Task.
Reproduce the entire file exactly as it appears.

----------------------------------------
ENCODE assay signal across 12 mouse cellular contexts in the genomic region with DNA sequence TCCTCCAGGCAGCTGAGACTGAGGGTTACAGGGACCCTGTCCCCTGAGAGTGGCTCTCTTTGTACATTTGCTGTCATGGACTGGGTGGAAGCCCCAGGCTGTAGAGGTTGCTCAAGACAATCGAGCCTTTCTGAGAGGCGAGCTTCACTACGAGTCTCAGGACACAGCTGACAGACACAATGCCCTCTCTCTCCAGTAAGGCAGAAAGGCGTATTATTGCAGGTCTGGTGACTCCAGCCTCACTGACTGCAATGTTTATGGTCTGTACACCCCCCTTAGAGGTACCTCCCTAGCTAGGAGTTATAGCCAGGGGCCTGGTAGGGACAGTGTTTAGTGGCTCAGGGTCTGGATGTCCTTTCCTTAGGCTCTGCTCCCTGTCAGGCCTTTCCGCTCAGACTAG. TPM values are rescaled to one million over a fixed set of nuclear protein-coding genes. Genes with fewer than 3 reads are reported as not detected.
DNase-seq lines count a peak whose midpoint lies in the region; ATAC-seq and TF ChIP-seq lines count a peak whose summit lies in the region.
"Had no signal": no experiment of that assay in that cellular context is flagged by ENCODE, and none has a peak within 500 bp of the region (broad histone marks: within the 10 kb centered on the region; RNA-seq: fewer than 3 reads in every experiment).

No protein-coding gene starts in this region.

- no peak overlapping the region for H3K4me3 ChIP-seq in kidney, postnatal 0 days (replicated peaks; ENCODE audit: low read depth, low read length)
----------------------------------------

ENCODE assay signal across 12 mouse cellular contexts in the genomic region with DNA sequence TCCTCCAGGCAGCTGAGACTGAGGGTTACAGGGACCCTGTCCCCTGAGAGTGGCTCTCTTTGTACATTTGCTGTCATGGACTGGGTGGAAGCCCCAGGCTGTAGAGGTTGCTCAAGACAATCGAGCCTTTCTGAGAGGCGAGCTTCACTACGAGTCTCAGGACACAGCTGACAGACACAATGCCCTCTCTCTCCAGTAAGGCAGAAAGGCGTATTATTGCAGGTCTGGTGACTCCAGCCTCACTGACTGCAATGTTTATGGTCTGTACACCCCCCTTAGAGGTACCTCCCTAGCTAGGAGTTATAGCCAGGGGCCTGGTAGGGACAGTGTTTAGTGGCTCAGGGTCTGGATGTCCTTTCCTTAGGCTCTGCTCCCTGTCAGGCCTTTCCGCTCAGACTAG. TPM values are rescaled to one million over a fixed set of nuclear protein-coding genes. Genes with fewer than 3 reads are reported as not detected.
DNase-seq lines count a peak whose midpoint lies in the region; ATAC-seq and TF ChIP-seq lines count a peak whose summit lies in the region.
"Had no signal": no experiment of that assay in that cellular context is flagged by ENCODE, and none has a peak within 500 bp of the region (broad histone marks: within the 10 kb centered on the region; RNA-seq: fewer than 3 reads in every experiment).

No protein-coding gene starts in this region.

- no peak overlapping the region for H3K4me3 ChIP-seq in kidney, postnatal 0 days (replicated peaks; ENCODE audit: low read depth, low read length)